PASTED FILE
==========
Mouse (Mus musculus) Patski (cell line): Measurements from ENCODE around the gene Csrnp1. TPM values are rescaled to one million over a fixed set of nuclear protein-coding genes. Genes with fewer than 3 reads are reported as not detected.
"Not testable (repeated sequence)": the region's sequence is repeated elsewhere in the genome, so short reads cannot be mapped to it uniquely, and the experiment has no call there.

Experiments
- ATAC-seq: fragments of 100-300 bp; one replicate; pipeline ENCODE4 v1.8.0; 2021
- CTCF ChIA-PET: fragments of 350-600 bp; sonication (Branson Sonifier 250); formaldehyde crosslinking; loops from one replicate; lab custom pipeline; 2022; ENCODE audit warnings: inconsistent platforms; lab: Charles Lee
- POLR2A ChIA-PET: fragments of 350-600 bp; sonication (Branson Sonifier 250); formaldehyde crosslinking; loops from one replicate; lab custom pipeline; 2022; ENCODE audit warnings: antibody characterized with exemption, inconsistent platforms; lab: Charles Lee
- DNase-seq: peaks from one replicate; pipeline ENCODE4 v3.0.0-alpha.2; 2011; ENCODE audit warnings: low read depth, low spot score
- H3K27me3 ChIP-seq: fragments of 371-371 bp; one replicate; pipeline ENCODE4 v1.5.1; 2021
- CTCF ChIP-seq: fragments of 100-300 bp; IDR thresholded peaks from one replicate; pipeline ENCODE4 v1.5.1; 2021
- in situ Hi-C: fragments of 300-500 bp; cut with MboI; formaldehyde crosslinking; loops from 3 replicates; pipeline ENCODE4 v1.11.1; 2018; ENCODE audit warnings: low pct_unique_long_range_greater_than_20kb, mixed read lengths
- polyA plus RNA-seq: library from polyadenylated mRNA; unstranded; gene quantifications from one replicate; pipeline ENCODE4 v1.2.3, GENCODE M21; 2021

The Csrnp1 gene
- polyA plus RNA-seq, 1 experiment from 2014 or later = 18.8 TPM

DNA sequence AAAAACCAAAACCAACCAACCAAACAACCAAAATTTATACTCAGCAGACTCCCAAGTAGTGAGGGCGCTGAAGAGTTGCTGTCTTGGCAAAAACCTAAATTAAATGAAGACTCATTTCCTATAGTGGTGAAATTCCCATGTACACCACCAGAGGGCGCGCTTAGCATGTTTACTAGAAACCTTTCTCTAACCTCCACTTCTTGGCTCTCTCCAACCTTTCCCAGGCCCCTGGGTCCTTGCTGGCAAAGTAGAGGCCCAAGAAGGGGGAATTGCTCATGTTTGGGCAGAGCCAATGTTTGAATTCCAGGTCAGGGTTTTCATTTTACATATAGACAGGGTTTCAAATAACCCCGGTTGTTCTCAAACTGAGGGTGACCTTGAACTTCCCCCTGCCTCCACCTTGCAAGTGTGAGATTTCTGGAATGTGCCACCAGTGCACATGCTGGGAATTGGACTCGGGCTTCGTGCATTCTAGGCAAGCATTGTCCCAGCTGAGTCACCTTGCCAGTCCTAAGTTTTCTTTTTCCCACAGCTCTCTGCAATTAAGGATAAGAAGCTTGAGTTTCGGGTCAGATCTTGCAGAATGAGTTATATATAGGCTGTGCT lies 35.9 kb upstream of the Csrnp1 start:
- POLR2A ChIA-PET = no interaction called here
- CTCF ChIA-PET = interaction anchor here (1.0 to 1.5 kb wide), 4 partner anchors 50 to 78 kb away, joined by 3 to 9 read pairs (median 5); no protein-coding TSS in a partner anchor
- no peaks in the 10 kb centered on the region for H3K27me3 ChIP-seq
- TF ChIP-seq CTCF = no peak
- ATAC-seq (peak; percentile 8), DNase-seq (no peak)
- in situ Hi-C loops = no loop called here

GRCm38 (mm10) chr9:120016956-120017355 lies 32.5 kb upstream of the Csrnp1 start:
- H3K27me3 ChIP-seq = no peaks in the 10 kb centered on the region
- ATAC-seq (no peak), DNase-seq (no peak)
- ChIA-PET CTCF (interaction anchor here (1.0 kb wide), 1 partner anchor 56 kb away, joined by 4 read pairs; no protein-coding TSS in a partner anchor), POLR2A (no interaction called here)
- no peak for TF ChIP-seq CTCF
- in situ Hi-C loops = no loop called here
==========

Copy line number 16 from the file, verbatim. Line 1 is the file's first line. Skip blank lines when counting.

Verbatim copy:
- CTCF ChIA-PET = interaction anchor here (1.0 to 1.5 kb wide), 4 partner anchors 50 to 78 kb away, joined by 3 to 9 read pairs (median 5); no protein-coding TSS in a partner anchor